Oatmeal porridge with nuts and berries
24th June. 42 km. Exactly 24 weeks to prepare myself physically, mentally, and emotionally. One of the things on my to-do-list before turning 35 is to run two full marathons. The 16 year-old version of myself, who might I add was horrifically bad at ALL sports, would have had a heart attack knowing that out of all the aspirations to have in the world, running marathons makes the bucket list. Whatever happened to the good old simple dream of having a nice family, house, and job? I guess I have always prioritised things slightly differently than most people. I picked up running in my mid twenties and since then have been hooked to the focus, endurance, and clarity that each run provides.
The marathon bug kicked in last year when I went to watch the annual London marathon. I was absolutely mesmerised by what I consider a prime example of the spirit of humanity at its very best. Young and old were determined to complete a task that challenges the very core of your willpower. The most beautiful part of the day however was being immersed in the positive energy of the crowd cheering, supporting, and encouraging completely random runners. I found myself in tears several times, knowing that the spirit of genuine, compassionate brother/sisterhood albeit rare nowadays, still exists.
I participated in my first half marathon in October 2011 and now I am setting my sights on completing the full 42 km. The mere thought that the upcoming run will be double in length of what I considered a challengingly ass-kicking run last October is enough to make me question my own sanity level. Unlike some people, I’m not a natural born runner – it’s something that I have to work very hard at. So to ensure that I perform the best I possibly can, I have chosen to embark on a slight lifestyle change to allow me to focus on training to improve my run. Unfortunately this will mean hanging up my club night dancing shoes and going completely teetotal for a little while. Over the past years, I have been able to crawl into bed at 6am on a Saturday morning and still manage a lengthy run later in the afternoon. Recently though (I blame age!), I do find that after a night out, my running session is more torturous as my throbbing head violently resists enduring another bout of further head and heart pounding pain.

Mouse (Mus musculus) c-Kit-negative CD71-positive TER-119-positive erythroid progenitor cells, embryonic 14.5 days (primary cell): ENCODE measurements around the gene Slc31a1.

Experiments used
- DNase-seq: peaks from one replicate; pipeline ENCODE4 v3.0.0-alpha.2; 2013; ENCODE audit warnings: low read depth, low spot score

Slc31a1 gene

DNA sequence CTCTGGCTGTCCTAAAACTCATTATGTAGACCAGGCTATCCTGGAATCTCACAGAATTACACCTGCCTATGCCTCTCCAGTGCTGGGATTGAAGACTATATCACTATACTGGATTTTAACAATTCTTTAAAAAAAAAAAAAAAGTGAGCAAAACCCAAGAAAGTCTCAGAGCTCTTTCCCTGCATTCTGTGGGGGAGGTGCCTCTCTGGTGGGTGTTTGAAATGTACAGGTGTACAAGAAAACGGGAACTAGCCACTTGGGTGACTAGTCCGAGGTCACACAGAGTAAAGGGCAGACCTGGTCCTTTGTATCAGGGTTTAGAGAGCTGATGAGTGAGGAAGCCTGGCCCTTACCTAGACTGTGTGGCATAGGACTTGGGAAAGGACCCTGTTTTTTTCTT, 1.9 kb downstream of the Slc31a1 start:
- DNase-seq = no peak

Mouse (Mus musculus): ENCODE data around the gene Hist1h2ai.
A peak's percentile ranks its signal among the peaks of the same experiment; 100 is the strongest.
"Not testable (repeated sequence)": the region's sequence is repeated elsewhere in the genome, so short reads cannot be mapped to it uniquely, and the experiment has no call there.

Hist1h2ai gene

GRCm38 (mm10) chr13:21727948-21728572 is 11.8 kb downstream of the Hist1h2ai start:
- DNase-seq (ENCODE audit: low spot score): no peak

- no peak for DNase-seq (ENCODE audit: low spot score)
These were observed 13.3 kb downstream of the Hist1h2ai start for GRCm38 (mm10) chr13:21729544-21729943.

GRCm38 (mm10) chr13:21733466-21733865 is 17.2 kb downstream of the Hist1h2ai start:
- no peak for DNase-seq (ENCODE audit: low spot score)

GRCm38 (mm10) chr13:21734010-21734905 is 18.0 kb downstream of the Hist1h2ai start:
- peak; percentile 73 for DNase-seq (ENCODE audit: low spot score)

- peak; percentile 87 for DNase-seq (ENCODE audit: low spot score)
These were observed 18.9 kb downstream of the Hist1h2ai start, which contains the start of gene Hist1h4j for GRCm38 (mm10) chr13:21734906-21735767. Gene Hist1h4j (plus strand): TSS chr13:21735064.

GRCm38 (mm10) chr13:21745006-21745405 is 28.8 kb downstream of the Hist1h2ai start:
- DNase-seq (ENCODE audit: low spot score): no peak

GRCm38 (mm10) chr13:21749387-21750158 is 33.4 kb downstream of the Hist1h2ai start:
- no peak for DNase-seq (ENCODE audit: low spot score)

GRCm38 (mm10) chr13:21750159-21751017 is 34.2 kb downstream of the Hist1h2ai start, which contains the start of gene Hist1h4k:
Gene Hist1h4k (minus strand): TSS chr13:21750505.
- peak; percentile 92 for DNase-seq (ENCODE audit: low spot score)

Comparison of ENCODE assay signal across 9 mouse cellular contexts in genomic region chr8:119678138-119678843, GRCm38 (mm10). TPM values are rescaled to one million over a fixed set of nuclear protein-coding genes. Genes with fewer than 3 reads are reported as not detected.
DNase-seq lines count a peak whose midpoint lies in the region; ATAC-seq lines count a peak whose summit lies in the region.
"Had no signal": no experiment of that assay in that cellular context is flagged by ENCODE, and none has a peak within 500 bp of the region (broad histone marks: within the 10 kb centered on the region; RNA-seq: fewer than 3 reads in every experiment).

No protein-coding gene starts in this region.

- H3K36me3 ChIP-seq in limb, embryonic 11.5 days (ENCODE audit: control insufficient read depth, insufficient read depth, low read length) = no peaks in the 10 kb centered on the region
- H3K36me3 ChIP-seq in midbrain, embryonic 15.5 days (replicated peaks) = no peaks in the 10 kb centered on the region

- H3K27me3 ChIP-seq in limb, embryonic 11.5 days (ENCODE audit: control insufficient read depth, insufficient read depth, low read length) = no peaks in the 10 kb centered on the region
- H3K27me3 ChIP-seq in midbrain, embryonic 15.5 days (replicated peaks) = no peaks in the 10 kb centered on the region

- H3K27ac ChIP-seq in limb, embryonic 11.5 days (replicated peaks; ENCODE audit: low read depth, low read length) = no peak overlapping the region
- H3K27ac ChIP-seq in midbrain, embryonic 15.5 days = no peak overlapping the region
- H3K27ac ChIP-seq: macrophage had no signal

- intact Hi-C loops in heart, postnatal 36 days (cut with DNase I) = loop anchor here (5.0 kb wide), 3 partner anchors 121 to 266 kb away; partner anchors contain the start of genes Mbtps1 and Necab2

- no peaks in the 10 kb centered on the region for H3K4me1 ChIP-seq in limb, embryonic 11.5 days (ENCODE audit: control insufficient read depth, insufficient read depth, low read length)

I will of course miss dancing away to my favourite tunes and the calming effects of a glass of vino at the end of a long work week, but to be honest I am looking forward to being more health-centric for the next couple of months. More sleep and not ingesting twenty packs worth of cigarette smoke actually sounds like bliss. It will be nice not waking up reeking of ciggie smoke, feeling that the stench has permeated every inch of your skin and all items of clothing that you own (they really need to start banning smoking in clubs/indoors/in-general-period in KL!).
So to mark my turning over a new leaf, I started my morning with a heartwarming bowl of oatmeal porridge. This is normally not my first choice for brekkie after a night out but otherwise I am a hardcore porridge loyalist. Porridge was my best friend in London – knowing that I would eventually sit down to a bowl of warm goodness was what got me through freezing cold winter morning runs. Oats are a great source of endurance for runners. As a complex carbohydrate with high amounts of soluble figure, it releases energy slowly avoiding the highs and lows that can result from eating other foods with fast energy release. This keeps you fuller for longer, while nourishing you with its high levels of vitamins and minerals. Porridge also reduces the build up of bad cholesterol thus ensuring a healthy heart and is known to have mood enhancing effects. Combine this with the endorphin releasing buzz triggered from running, it is definitely a great way to start the day on positive note.
Plain porridge oats (I am not a fan of sugar laden flavoured options) may be a wee bit bland so I tend to add on berries, nuts, raisins, a drop of honey and some cinnamon to liven things up. So with each bite of this nourishing goodness, I say farewell (temporarily of course) to the dance-floor-loving me and look forward to the next few months of a more focused, healthier, and stronger version of myself.
Goodness in a bowl – porridge oats
Porridge oats (I prefer organic wholegrain oats instead of instant oats), semi-skimmed milk, honey, cinnamon, berries (raspberries, blueberries, blackberries), mixed nuts (hazelnut, walnuts), raisins, dried cranberries
1. Measure 1 small cup of porridge into a pot. Using the same cup, add in one and a half cups of milk. There is not an exact science to this as some people like their porridge drier while others prefer more milk. I would suggest starting off with less milk and then you can always add more of the porridge dries up.
2. Add in a teaspoon of cinnamon
3. Porridge is done when most of the milk is absorb – again this is based on preference of how you like your porridge. If porridge looks to dry, you can add more milk. Take off the heat and add a drop of honey, berries, nuts, raisins, cranberries.